Unlike traditional materials, e-books return themselves on their due dates and, in the case of audio books, can be played aloud on a smartphone like a podcast.

As the first e-readers were being rolled out, an economic plunge crimped the MRL system’s budget, but not the number of branch visitors.

Lois Jones, the MRL system’s director, said the recession of 2007-09 caused a paradox for libraries across the United States in the form of more needs and fewer dollars to accomplish them.

“When the recession first hit, libraries generally became much more busy than they had been,” she said. “People were discontinuing their magazine subscriptions because they knew they were available at the library. They weren’t buying as many books.”

As library foot traffic increased, the MRL system saw its funding from the state slashed by $250,000 in 2009.

“We got to the point where we took our book mobile off the road,” Jones said.

With the economy recovering, the system regained its 2008 level of funding in fiscal 2016, with about $1.8 million from Harrisonburg, Rockingham County, Page County and the state.

The Harrisonburg library hosts its Technology Petting Zoo in collaboration with James Madison University. Mark Lane, 36, who works at the university’s Carrier Library, said the function of libraries’ computer labs has changed over the last 15 years.

“When I was in college, we didn’t have all these downloadable things,” he said. “We had electronic journal articles and databases, but not like it is now. Now everyone has a laptop and personal device.”

In the new media age, Lane said, libraries can be sources of expertise with new technology similar to electronics stores like Best Buy, but without the pressure of trying to make a sale.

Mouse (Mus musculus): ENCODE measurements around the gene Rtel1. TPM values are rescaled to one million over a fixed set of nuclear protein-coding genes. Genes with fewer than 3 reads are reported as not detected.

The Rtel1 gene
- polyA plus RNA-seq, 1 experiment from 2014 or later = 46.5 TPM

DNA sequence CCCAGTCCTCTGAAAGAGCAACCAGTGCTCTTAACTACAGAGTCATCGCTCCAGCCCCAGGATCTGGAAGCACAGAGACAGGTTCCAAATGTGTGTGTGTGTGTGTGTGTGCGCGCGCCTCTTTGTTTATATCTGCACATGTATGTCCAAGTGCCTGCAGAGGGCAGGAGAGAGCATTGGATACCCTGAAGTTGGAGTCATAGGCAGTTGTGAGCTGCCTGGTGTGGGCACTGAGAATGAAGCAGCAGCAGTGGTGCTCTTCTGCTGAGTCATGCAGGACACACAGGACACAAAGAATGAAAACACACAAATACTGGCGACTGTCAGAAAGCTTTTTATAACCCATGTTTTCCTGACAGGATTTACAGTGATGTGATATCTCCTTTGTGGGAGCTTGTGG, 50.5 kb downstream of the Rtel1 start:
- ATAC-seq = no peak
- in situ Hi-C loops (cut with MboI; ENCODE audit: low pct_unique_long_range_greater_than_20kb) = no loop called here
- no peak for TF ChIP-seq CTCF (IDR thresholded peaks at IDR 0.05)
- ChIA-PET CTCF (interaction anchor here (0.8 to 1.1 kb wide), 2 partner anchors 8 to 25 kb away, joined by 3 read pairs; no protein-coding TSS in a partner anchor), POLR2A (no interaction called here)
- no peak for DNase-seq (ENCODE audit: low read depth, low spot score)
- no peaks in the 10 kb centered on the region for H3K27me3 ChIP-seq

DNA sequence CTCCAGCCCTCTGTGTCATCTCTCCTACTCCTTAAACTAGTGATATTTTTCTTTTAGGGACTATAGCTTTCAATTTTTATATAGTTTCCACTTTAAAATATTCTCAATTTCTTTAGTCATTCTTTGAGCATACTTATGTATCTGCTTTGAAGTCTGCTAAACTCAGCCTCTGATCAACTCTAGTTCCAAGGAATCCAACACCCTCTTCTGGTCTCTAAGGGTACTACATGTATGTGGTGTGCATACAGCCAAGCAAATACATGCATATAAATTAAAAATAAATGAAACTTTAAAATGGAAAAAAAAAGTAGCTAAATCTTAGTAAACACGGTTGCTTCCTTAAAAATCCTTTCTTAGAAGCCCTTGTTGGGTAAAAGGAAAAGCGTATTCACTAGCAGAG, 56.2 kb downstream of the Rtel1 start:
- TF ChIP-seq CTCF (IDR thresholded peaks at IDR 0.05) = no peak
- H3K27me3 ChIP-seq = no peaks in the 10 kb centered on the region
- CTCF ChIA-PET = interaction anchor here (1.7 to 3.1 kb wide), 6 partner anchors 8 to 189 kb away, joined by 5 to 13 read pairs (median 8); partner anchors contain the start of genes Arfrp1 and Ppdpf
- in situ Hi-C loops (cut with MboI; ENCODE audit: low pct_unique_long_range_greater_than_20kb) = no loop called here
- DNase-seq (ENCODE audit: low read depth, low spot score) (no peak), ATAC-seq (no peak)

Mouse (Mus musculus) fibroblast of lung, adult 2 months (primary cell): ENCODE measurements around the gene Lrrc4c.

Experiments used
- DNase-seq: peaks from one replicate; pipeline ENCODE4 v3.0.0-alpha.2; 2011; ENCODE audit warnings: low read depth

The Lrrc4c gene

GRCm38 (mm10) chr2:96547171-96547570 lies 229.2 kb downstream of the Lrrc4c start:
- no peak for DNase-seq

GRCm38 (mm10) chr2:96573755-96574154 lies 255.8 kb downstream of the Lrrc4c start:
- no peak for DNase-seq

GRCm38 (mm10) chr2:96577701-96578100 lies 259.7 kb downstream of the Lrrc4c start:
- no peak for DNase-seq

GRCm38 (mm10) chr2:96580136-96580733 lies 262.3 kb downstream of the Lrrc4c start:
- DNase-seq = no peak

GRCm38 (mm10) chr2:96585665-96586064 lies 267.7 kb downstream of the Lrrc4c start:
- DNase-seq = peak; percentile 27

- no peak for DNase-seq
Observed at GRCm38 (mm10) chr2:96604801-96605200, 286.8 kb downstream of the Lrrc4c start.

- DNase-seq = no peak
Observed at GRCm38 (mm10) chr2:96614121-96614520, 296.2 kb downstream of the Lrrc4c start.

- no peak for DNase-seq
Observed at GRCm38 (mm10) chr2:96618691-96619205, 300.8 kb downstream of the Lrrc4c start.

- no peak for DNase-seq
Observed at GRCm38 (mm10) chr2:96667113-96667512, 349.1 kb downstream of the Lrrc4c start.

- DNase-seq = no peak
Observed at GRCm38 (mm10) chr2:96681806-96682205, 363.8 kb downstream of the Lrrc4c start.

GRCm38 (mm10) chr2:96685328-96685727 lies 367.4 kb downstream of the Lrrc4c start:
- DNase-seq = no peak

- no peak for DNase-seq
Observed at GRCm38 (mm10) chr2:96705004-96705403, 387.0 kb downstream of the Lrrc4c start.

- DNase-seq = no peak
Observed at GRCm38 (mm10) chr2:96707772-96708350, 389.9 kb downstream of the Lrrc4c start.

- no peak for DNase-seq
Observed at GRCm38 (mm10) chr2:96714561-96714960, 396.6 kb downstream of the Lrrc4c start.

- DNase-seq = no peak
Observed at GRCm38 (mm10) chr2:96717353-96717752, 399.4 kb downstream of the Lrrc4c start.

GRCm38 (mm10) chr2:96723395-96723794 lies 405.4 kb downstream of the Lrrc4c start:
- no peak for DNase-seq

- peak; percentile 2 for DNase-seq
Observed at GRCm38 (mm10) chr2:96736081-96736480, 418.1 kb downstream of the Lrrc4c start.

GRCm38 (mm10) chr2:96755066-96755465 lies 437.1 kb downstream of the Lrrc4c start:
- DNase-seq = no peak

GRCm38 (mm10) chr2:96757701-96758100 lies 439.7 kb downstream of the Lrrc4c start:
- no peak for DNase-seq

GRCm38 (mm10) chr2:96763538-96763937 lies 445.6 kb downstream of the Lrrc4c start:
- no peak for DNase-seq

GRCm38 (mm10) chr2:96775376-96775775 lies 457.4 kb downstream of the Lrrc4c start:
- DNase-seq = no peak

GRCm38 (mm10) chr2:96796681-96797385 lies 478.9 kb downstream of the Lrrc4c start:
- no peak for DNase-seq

“Libraries can be seen as leaders and developers … where everybody can come and ask questions,” he said.

Some people spurn the move toward new media.

Tim Jost, 67, of Harrisonburg, a law professor at Washington and Lee University School of Law, said he prefers reading physical books and listening to audio books during road trips.

“It’s a lot easier to read paper and carry paper around with you,” Jost said. “I’m just not used to (e-books), I guess.”

The cost of buying e-books is another reason he sticks to more traditional media, he said.

“With Amazon … you can get almost any book for under $10,” he said.

Prices of e-readers can range from $80 for a first-generation Kindle to $350 for a Samsung Galaxy Nook. E-books can cost between 99 cents and $15, depending on the title.

However, Jost said, e-books make life easier for his wife, Ruth.

“My wife’s an amputee,” he said. “She’s really found them useful because she’s always found it difficult to hold a book open.”

Wisecarver, a Winchester native whose mother was a school librarian, said libraries have expanded their reach in the community since her childhood.

“When you were a kid, it was just books,” she said. “I’m not sure there were magazines, but there were children’s reading programs.”

Wisecarver said libraries’ embrace of new technology benefits patrons overall.

“It’s a good thing because they’re expanding what you can offer,” she said. “When there’s a snowstorm and the library’s closed, you can check out books. It just enhances readers’ experience because they have so many options.”

“We’re just so fortunate to have libraries,” she said. “It’s a huge gift.”